Monday, March 16, 2009

Lulu, love, Where's the Loo in the Louvre?

Everyone knows that the must-see museum in Paris is the Louvre, the great fortress of the Mona Lisa, or La Jaconde. To many tourists, however, the whole experience can be quite disappointing. There is the crowded gathering around the masterpiece, and it seems like a small painting when mounted on a huge white wall and security all around it, with a dozen camera flashes by the second, and its imprisonment behind a huge glass case definitely does not add to its charm. But it is amazing. The eyes follow you no matter where you may turn, and if you try to catch the Jaconde off-guard, it doesn't work--I've tried.

If your schedule doesn't allow you time to go INSIDE the Louvre, it is worth to walk outside from the Place de Concorde through the Garden de Tuleries. This is the true central park of Paris, and actually has many pockets of quiet space away from crowds that can be quite refreshing in the center of the city in the prime tourist spots. There are beautiful sculptures, fountains, and trees that go through the park and lead up to the Louvre pyramids: the dazzling glass pyramids designed by I.M. Pei. The juxtaposition of the old Palace with the new futuristic edifice--which had caused quite a controversy when it was first built--has still left spectators speechless.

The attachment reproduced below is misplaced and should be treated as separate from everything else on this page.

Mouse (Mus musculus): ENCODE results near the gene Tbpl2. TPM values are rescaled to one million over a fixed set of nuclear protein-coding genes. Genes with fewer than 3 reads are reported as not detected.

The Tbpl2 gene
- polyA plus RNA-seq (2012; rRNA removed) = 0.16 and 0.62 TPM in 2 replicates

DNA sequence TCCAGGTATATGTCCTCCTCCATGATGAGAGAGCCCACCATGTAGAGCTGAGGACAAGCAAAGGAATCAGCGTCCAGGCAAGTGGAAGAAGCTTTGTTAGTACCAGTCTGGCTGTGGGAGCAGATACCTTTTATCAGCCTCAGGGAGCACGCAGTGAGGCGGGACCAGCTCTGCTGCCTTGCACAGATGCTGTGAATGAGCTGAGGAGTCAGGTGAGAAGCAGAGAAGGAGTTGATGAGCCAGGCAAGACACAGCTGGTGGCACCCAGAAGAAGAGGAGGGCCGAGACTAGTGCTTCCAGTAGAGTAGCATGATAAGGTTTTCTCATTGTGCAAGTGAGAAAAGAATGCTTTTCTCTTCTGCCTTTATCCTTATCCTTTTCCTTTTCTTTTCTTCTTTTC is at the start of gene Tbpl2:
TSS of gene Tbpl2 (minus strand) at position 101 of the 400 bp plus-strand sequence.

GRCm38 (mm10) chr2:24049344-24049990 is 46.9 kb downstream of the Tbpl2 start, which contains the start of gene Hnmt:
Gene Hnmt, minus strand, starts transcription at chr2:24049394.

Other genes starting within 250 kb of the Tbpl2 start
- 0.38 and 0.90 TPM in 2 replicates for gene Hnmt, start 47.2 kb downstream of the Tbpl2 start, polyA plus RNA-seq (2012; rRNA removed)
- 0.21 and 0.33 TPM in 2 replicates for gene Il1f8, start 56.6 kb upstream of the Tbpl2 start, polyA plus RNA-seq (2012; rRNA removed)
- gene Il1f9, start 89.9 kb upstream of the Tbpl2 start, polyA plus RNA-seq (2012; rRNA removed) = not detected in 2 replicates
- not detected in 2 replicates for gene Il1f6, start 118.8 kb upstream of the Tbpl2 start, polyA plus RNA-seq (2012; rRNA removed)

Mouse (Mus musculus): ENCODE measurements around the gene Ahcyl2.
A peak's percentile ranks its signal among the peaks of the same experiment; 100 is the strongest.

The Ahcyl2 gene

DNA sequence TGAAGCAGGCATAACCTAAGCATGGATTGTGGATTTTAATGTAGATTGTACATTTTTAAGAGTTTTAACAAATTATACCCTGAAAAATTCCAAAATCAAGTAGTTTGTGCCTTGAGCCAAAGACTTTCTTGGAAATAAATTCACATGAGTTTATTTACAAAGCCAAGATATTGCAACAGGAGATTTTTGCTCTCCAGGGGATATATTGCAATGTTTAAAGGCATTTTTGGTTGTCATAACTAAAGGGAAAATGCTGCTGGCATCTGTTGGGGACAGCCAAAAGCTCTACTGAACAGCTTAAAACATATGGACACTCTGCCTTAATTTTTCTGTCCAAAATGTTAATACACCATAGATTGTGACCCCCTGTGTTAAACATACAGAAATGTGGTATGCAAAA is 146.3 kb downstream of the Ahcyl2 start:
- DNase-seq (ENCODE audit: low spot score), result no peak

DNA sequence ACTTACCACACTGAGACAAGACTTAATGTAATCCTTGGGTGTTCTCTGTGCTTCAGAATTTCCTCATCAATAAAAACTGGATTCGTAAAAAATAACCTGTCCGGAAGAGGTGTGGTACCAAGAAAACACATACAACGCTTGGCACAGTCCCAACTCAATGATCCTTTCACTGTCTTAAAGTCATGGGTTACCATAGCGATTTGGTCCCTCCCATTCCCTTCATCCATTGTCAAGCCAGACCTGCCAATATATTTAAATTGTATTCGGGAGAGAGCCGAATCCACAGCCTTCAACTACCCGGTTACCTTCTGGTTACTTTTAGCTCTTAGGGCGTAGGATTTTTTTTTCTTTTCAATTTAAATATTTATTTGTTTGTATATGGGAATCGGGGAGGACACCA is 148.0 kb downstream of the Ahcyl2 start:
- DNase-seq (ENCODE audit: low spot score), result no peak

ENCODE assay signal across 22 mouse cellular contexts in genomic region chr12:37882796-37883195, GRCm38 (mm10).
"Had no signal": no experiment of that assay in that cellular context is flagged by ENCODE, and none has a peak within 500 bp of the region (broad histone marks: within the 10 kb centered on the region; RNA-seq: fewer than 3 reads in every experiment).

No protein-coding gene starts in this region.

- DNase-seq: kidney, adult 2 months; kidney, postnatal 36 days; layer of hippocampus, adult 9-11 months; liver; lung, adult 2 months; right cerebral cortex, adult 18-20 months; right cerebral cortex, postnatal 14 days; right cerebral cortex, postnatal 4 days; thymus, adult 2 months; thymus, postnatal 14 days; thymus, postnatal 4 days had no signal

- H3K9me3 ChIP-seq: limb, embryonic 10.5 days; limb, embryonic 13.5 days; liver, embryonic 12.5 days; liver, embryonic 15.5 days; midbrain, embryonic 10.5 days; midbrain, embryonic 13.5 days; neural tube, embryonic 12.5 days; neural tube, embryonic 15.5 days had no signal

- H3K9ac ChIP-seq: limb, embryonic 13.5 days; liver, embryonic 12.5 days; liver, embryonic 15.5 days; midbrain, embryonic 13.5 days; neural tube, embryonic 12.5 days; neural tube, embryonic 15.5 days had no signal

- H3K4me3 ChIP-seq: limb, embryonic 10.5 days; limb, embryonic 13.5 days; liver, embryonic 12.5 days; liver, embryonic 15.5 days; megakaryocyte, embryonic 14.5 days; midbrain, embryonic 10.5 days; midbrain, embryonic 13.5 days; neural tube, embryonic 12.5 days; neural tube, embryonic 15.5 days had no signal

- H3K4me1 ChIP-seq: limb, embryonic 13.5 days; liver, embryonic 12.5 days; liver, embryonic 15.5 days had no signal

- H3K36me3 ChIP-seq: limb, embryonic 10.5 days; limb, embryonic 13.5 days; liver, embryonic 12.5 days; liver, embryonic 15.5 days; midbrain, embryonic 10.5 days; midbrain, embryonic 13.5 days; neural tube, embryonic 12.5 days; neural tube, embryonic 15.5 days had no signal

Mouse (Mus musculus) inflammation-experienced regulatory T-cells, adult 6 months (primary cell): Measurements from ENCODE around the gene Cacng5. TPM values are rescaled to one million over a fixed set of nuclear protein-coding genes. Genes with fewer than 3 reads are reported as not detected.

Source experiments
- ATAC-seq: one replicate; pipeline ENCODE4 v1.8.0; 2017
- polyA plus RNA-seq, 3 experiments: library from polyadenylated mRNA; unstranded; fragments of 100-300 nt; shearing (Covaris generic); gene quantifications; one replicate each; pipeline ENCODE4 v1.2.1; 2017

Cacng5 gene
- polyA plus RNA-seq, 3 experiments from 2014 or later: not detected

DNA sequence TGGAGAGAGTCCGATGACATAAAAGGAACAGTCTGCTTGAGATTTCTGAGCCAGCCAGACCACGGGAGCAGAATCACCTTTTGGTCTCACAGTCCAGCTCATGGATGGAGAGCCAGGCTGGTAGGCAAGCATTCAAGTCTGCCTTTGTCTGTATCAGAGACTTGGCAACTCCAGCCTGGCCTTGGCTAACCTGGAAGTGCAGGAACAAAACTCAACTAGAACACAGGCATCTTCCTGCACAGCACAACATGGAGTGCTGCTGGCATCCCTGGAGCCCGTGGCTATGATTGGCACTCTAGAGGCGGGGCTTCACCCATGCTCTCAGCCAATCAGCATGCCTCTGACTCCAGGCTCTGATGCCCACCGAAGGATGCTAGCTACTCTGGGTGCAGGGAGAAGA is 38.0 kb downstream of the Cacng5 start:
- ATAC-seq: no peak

Here is my friend, Kristen, modelling for me as I tested my photography skills. She is such a compliant subject for my art!

Either way, the Louvre is overwhelming to see all in one day. There are four parts to the museum, all through the Palais de Louvre and beyond, and it would be virtually impossible to see it all. Still, it is worth it. Just map out what it is you want to see and where you want to go. Go through the Sully wing and head for La Jaconde, then go see the infamous Praxiteles' sculpture Venus de Milo, then head to my favorite, Psyche Revived by Cupid's Kiss by Antonio Canova, and make the grand finale to Nike of Samotrace sculpture. The Hellenistic art pieces and sculpture are vital to view, according to my little sister, who is the art history buff.

I prefered to wander about and was especially captivated by the old chambers of Louis the XIV that was on display before they moved to Versailles. However, the decorative arts and royal furniture spans many different royal families and many centuries.
Although I only focused on the Louvre in this entry, there are so many ABSOLUTELY fabulous museums in Paris. The other essentials include the Musee d’Orsay, which is the great impressionist museum and just across to the left-bank of the Seine, the Musee Rodin which holds many of the great sculptor's works, and the Centre Pompidou, or the main museum of modern art in Paris (that has a particularly cool building that is also a must-see).
I love this picture of my friend Shirin. This particular trip during Christmas was so special to both of us.

No comments:

Post a Comment